2017                “When Paradise Gets Political: Teaching Milton’s Satan Through the Reformation.” NEH-Sponsored Panel. Sixteenth Century Society and Conference. Milwaukee WI, October 26–29.

2017                The Five Senses in Pre-modern English Literature. International Congress on Medieval Studies. Kalamazoo MI, May 11–14. Panel moderator.

2017                “A Parody of Reformation: Anthony Copley and the Language of Catholic Reform.” Renaissance Society of America. Chicago IL, March 30–April 1.

2016                “Shakespeare, Calvin, and the Limits of Reading.” Conference on Christianity and Literature. Riverside CA, May 13–14.

2016                “Staging Lear: Change and Chaos on the Early Modern Stage.” Guest Lecturer, ENGL 251, British Literature I. Biola University, La Mirada, CA, May 12.

2016                “Shakespeare, Calvin, and the Limits of Reading.” Conference on Christianity and Literature, Riverside, CA, May 13-14.

2015                “A ‘charming allegorical utterance’: The Protestant Eucharist and the Question of Allegory.” Sixteenth Century Society and Conference, Vancouver, British Columbia, October 22–25. Upcoming.

2015                “John Donne’s Body and Eucharistic Allegory.” Domestic Devotions in the Early Modern World, Cambridge University, Cambridge, England, July 9–11.

2015                “Re-reading Literal Reading: Thomas More, the Eucharist, and Utopia.” Symposium for Medieval and Renaissance Studies, St. Louis, MO, June 15–17.

2014                “The Georgic Environment and Fruitful Labor of George Herbert.” Sixteenth Century Society and Conference, New Orleans, LA, October 16–19.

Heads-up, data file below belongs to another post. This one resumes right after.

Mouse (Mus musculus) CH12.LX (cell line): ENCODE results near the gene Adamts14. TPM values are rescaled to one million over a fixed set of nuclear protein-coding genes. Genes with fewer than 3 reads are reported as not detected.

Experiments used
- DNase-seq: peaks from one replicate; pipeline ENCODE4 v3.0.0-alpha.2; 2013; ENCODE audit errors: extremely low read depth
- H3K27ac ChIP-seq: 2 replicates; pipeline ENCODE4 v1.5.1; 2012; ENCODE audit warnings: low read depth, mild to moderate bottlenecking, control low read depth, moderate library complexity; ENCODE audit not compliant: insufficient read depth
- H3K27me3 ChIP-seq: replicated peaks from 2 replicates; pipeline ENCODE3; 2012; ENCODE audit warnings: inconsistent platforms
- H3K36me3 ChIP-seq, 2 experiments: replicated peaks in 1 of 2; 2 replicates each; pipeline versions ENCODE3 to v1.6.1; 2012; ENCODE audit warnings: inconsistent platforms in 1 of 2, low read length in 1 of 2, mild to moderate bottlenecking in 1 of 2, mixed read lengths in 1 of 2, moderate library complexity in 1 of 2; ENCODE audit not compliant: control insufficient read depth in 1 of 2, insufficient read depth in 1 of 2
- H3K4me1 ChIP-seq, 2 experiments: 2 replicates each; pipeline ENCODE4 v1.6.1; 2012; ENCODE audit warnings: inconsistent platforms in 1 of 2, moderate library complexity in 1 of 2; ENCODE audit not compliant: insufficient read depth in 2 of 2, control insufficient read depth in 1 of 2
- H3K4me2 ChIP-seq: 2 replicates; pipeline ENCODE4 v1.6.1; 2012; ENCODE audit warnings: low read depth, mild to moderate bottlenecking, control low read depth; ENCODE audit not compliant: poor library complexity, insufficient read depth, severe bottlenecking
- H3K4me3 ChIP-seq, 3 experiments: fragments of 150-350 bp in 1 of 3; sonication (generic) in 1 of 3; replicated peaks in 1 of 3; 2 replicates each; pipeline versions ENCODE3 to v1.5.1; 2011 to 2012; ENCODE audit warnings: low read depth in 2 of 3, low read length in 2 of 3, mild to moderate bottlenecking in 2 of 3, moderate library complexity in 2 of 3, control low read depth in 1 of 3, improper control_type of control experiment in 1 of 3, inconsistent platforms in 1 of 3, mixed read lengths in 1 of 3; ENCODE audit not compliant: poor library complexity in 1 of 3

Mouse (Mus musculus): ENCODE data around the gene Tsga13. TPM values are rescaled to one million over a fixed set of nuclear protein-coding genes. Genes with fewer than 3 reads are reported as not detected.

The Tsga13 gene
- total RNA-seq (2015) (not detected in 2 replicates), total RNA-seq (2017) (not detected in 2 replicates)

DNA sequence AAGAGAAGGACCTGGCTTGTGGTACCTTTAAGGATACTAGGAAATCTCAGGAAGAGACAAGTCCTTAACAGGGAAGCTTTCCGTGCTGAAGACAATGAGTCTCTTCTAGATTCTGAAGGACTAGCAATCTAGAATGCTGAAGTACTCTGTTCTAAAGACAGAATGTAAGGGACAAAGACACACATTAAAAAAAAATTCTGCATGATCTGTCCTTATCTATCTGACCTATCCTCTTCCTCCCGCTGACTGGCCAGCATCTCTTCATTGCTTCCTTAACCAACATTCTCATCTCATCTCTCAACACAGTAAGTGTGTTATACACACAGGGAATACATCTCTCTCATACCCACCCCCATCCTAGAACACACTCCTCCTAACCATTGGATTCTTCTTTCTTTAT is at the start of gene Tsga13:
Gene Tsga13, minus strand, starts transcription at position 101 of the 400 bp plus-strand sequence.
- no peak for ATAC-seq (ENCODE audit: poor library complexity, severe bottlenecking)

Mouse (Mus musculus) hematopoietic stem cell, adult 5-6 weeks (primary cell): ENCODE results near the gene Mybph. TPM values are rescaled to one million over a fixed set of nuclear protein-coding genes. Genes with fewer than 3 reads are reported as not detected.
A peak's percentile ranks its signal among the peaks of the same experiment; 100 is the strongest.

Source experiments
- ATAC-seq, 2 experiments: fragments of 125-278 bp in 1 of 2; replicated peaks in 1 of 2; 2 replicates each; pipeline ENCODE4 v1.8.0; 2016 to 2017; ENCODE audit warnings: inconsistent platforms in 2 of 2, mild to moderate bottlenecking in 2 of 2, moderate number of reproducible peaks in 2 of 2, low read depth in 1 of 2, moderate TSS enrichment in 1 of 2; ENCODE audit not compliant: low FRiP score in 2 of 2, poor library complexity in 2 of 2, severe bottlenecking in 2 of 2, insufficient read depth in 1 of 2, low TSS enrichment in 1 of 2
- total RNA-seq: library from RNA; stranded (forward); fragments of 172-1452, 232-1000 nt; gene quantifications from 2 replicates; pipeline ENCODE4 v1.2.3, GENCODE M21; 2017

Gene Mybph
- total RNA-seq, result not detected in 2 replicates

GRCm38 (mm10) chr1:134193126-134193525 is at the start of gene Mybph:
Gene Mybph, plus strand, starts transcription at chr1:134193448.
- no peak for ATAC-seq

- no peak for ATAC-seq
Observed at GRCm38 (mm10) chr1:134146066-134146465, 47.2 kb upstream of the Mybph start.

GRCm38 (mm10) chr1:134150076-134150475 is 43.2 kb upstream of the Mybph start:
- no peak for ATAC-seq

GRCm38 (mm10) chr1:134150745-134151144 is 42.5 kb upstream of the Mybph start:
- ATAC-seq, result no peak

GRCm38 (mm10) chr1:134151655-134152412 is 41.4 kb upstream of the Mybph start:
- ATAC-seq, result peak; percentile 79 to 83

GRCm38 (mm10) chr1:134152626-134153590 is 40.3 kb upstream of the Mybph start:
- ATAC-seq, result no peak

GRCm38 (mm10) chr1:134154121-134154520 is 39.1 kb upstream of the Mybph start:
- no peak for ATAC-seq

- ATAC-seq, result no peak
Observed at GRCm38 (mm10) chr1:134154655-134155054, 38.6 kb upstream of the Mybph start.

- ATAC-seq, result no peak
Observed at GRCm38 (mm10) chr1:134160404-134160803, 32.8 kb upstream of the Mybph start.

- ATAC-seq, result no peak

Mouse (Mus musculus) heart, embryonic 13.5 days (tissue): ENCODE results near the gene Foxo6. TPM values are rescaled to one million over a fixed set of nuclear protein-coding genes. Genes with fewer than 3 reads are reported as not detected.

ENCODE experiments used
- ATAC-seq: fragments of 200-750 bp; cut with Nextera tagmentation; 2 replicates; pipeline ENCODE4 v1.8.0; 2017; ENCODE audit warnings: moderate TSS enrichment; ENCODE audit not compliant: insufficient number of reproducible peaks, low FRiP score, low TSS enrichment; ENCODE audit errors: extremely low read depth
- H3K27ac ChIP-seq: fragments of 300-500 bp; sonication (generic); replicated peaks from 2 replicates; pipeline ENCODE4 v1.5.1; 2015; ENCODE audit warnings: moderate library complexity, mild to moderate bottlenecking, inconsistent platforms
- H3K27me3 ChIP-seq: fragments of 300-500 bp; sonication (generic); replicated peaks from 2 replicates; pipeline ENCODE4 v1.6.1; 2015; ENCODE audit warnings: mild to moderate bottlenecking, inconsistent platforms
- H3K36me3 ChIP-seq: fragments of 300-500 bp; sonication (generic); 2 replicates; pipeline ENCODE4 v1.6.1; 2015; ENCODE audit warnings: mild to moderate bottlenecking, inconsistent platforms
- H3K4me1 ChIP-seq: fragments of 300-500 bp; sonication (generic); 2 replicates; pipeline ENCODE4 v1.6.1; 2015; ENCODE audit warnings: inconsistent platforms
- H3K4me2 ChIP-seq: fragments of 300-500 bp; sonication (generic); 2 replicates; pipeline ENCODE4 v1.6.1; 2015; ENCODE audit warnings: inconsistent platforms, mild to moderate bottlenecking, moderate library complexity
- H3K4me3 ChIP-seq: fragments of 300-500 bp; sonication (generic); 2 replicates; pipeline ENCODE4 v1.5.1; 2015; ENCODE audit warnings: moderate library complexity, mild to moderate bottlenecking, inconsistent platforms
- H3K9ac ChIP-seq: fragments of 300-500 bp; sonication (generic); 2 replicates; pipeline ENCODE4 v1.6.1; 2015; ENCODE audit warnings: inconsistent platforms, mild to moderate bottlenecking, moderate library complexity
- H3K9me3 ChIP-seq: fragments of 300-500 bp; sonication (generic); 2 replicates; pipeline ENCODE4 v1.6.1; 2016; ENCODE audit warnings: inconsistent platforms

Awards and Fellowships

  • Teaching and Learning Seminar. Samford University (2018–19).
  • Faculty Seminar on Vocational Mentoring. Wheaton College (Fall 2017).
  • Faculty Development Grant. Wheaton College (May 2017).
  • National Endowment for the Humanities. Summer Institute. “Teaching the Reformation After 500 Years” (July 2016).
  • Hughes Dissertation Fellowship, Southern Methodist University (2015­–16).
  • Pueppke Prize, Best Graduate Student Essay, SMU Department of English (2015).

Teaching Interests

British poetry, drama, and prose; early modern literature; Shakespeare; Milton; dramatic literature; poetry; literary theory/criticism; Medieval and Renaissance history, theology, and culture; humanities; composition (first-year, research-based, and advanced)

Teaching Experience

Assistant Professor, Samford University

  • ENGL 208: Christianity and Literature
  • ENGL 211: Introduction to Literature
  • ENGL 215: Survey of British Literature I
  • ENGL 375: Majors Authors (Shakespeare Seminar)
  • ENGL 205: Fiction and Film (Shakespeare)
  • CA 102: The Power of Stories
  • CA 102: Liberal Education

Visiting Assistant Professor, Wheaton College

  • ENGL 115, Modern Global Literature
  • ENGL 111, Western Literature: Faith and Doubt
  • ENGL 111, Western Literature: Watch the Throne
  • ENGL 111, Western Literature: Power and Politics
  • ENGW 103, Composition and Rhetoric
  • ENGW 104, Composition and Rhetoric (accelerated)

Instructor, Southern Methodist University

  • DISC 2306, Honors Humanities Seminar: Human Responsibility
  • DISC 2305, Honors Humanities Seminar: Questions of Knowledge
  • DISC 1302, Composition: Cultural Myths and Mythologies
  • DISC 1301, Composition: Rhetorics of Culture, Other, Self
  • ENGL 1302, Introduction to Research Writing
  • ENGL 1301, Introduction to College Writing and Rhetoric

Co-Instructor, Southern Methodist University

  • ENGL 1380, Introduction to Literature: British and American Poetry, Drama, and Short Fiction

Adjunct Instructor, Cedarville University

  • ENGL 1400, English Composition

Professional Affiliations

Modern Language Association
Renaissance Society of America
Shakespeare Association of America
Sixteenth Century Society and Conference